Cybele Cox

Cybele Cox in her Artspace Studio, 2018. Photo: Jessica Maurer

Cybele Cox, "La Lune Sphinx", 2014 – 2017. Photo: Jessica Maurer

About Cybele Cox

Cybele Cox’s practise explores ancient feminine symbols and occult mysticism, which is part of a larger enquiry into representations of women in the western art canon. Using hand built ceramic totems and figures, painting, drawing and more recently costume, Cox seeks to re-invoke occult practices of an imagined ancestral lineage. She makes the proposition that magic and ritual have been dismissed by the secular nature of Western society, which overlooks the importance of the spiritual realm and altered mental states. Making figurative sculpture is a means of entry into a mystical realm, which embodies hybridity of human-body-animal, fusing symbols from the mythic world with fantasies for a new feminist order. Her work proposes a return to occult knowledge, as a re-flowering of the spiritual.


In 2015 Cox was curated into a Melbourne show, Romance Died Romantically and featured in a full review in the The Age and The Sydney Morning Herald. In 2017 she undertook an exchange at The Vienna Academy of Fine Arts and exhibited in Rundgang and Aa Collections in Vienna. Cox was also the winner of The Stonevilla Wearable Arts 2017, and recently previewed in Museum Magazine. Recent solo exhibitions include Ornamental Hallucination at Firstdraft, 2017, and the Graduation Exhibition at Sydney College of the Arts Galleries 2018, as well as her collaboration Hel's Gate with artist Eduardo Wolfe-Alegria in the window of The Bearded Tit  for Art Month Sydney, 2018.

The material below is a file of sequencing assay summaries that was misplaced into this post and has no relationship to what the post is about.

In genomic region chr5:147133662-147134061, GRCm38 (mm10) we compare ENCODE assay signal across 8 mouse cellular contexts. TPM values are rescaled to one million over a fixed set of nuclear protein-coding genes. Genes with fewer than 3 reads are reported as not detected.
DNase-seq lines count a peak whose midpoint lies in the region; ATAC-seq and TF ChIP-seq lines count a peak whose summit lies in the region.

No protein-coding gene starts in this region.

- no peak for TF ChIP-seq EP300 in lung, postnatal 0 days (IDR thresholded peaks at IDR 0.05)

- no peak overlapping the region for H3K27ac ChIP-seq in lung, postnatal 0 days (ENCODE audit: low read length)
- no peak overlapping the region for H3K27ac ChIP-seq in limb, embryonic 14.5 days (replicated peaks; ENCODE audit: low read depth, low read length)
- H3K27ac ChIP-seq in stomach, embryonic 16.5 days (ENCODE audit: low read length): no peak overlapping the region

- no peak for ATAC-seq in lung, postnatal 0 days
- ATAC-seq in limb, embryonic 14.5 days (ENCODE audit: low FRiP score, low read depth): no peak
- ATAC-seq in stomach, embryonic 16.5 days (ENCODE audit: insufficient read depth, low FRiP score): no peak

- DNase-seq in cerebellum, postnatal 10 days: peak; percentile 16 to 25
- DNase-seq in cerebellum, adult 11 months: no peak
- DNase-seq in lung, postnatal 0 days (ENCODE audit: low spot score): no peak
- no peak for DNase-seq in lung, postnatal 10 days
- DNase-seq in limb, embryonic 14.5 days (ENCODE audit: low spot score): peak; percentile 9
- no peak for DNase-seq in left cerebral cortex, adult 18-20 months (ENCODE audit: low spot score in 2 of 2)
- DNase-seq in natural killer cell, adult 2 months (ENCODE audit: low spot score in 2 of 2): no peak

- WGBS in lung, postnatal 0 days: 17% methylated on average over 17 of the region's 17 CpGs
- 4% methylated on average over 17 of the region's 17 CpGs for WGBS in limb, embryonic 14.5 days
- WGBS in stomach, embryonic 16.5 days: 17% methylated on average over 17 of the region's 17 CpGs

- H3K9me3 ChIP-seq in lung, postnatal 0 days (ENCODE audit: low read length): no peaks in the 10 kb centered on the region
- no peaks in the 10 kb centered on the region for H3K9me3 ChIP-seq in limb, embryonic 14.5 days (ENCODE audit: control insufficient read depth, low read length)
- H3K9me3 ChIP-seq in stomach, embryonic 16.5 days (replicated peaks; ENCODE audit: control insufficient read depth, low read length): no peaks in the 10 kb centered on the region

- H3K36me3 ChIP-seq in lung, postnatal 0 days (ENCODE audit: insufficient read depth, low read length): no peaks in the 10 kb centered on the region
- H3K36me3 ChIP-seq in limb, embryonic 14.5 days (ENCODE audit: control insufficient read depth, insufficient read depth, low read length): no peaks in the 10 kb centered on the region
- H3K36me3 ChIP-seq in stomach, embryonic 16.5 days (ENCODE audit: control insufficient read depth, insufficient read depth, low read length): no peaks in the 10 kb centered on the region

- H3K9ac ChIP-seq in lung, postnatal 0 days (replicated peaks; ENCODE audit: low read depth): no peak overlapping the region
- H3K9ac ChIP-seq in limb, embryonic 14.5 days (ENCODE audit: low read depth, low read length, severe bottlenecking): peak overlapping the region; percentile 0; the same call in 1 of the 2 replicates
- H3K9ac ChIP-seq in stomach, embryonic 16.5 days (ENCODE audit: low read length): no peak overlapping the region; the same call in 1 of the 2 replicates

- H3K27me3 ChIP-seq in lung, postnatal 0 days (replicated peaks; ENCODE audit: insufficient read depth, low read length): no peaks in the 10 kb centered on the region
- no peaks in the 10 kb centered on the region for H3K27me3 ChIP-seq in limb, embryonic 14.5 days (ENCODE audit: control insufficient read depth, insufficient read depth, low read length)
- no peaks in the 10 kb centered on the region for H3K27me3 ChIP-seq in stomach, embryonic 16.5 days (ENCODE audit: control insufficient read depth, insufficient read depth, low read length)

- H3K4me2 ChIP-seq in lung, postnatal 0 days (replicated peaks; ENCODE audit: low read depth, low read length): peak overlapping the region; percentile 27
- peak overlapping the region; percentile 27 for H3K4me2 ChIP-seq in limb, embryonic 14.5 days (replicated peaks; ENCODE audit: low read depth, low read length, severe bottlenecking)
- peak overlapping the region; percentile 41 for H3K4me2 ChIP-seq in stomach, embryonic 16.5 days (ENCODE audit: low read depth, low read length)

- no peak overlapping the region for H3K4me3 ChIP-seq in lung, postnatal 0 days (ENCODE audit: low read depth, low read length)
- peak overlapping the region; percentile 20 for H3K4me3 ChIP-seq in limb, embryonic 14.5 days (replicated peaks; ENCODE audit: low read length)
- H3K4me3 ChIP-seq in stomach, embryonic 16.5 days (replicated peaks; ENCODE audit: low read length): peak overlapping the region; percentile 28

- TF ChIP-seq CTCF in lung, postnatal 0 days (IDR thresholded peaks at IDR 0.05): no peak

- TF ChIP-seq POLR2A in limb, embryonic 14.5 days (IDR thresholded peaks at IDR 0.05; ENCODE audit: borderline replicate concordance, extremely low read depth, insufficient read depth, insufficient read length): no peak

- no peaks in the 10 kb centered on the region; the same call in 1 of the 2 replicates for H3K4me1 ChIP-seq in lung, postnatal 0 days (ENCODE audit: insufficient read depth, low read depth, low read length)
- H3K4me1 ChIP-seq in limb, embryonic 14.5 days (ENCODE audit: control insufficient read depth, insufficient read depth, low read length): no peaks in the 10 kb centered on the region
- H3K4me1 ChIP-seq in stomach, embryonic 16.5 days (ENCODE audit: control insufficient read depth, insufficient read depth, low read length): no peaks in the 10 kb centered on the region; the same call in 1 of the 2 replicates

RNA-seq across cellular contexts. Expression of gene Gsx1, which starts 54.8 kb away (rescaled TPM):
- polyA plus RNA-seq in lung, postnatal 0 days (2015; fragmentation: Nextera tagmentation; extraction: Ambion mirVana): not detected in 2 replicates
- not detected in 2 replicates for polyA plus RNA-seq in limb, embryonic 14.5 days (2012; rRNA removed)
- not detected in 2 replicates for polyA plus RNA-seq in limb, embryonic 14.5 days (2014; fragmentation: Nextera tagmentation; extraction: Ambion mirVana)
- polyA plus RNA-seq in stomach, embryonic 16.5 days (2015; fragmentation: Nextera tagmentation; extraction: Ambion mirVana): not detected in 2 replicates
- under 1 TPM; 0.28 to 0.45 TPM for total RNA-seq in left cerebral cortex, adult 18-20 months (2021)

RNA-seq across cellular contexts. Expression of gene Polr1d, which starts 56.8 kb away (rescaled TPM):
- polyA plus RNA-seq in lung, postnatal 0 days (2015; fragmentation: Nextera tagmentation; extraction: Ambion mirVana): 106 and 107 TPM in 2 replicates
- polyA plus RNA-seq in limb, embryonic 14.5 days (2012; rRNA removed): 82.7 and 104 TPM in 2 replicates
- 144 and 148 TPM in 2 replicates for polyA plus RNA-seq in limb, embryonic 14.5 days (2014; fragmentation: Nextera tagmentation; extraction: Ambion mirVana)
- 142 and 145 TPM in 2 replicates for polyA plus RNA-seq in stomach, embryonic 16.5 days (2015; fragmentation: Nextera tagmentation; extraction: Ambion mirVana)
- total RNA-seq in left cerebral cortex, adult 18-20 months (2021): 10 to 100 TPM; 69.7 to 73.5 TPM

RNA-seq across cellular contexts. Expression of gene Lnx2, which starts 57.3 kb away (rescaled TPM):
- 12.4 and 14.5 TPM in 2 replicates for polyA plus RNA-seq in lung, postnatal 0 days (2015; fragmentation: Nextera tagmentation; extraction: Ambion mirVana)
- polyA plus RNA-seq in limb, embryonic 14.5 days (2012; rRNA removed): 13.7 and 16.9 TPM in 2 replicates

Cybele Cox, "Spirit wee", 2016. Photo: Domas Rukas

Cybele Cox, "Mutt Face", 2016. Installation View at Rubicon Gallery. Photo: Anthony Rodriguez

Cybele Cox, "Baubo: Sacred Fool", 2016. Photo: Jessica Maurer

Cybele Cox, "Three Legged Column", 2015. Photo: Jessica Maurer

Cybele Cox, "Ornamental Hallucination", 2017. Photo: Jessica Maurer